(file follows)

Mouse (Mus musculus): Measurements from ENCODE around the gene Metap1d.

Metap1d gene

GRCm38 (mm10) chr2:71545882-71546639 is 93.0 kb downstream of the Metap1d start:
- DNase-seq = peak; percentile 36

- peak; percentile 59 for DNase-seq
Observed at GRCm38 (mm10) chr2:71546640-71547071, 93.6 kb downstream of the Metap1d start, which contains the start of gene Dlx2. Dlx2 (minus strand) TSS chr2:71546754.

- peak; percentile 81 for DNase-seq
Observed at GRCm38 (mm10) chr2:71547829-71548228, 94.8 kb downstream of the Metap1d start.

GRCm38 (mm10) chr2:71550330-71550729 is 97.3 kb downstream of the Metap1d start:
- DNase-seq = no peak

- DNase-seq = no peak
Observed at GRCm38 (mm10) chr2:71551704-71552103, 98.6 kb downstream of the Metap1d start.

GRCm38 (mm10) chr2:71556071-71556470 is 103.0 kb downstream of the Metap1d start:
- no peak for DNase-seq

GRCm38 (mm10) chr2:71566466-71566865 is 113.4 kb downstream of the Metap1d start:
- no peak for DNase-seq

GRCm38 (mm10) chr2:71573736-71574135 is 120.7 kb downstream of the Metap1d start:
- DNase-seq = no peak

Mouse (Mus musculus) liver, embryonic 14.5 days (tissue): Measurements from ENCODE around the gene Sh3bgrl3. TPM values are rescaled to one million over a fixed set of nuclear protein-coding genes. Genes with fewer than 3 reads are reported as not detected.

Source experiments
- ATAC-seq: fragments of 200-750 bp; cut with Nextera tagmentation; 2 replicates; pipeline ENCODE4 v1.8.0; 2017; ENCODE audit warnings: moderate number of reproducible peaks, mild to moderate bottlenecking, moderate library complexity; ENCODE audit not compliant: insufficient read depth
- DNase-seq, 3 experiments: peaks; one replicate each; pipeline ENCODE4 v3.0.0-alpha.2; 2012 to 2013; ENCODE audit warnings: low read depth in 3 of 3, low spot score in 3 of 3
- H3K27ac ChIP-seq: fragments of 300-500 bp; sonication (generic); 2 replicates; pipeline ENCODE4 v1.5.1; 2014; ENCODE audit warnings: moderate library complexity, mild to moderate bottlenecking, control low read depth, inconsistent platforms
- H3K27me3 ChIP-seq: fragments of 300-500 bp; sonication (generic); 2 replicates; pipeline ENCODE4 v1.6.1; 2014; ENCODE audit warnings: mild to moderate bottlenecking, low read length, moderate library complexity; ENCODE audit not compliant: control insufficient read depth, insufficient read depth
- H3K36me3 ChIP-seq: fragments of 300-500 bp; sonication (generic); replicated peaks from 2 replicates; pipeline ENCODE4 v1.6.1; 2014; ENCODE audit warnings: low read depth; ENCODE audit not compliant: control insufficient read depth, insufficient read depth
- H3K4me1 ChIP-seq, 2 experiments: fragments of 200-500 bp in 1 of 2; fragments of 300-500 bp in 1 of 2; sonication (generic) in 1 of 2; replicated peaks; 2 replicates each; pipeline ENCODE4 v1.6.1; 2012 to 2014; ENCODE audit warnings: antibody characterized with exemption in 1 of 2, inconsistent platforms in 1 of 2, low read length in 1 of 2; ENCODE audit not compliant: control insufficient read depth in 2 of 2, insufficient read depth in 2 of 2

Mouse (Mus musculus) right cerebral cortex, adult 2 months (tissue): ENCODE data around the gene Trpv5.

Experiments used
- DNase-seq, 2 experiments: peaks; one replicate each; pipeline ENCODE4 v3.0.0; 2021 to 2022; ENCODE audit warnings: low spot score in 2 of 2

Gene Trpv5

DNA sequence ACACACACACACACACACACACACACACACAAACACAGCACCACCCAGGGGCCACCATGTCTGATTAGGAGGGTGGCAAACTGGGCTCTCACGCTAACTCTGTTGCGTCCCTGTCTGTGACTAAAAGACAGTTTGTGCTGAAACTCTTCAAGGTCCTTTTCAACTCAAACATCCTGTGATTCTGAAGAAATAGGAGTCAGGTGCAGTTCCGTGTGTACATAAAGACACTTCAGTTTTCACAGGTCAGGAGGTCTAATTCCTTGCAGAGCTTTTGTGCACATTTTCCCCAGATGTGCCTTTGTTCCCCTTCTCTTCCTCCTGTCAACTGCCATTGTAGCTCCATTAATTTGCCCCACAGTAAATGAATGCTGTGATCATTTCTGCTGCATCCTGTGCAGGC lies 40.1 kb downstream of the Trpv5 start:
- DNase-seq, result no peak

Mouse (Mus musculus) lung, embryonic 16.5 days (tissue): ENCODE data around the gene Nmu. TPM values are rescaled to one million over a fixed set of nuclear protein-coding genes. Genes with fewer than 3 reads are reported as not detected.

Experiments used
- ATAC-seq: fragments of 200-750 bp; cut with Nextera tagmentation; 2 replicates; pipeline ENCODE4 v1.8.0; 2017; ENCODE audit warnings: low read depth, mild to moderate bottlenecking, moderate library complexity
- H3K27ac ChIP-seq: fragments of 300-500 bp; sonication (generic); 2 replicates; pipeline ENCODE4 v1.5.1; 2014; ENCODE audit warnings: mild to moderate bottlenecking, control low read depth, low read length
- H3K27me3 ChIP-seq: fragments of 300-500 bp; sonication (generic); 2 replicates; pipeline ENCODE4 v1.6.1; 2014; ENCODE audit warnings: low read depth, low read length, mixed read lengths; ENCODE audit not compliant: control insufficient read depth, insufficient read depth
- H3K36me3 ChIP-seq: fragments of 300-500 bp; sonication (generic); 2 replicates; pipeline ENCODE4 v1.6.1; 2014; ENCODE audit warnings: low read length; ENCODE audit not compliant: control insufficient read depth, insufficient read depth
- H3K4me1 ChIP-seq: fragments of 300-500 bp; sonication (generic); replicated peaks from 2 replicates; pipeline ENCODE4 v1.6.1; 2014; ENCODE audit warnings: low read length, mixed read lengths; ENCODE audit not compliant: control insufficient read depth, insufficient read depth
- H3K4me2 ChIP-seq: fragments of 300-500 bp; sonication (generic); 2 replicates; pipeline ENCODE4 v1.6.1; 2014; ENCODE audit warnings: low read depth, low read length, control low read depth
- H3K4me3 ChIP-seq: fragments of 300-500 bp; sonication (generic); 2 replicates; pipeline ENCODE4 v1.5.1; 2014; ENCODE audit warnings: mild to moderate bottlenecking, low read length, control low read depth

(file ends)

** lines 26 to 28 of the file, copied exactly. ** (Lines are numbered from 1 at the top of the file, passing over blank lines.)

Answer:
- H3K4me1 ChIP-seq, 2 experiments: fragments of 200-500 bp in 1 of 2; fragments of 300-500 bp in 1 of 2; sonication (generic) in 1 of 2; replicated peaks; 2 replicates each; pipeline ENCODE4 v1.6.1; 2012 to 2014; ENCODE audit warnings: antibody characterized with exemption in 1 of 2, inconsistent platforms in 1 of 2, low read length in 1 of 2; ENCODE audit not compliant: control insufficient read depth in 2 of 2, insufficient read depth in 2 of 2

Mouse (Mus musculus) right cerebral cortex, adult 2 months (tissue): ENCODE data around the gene Trpv5.

Experiments used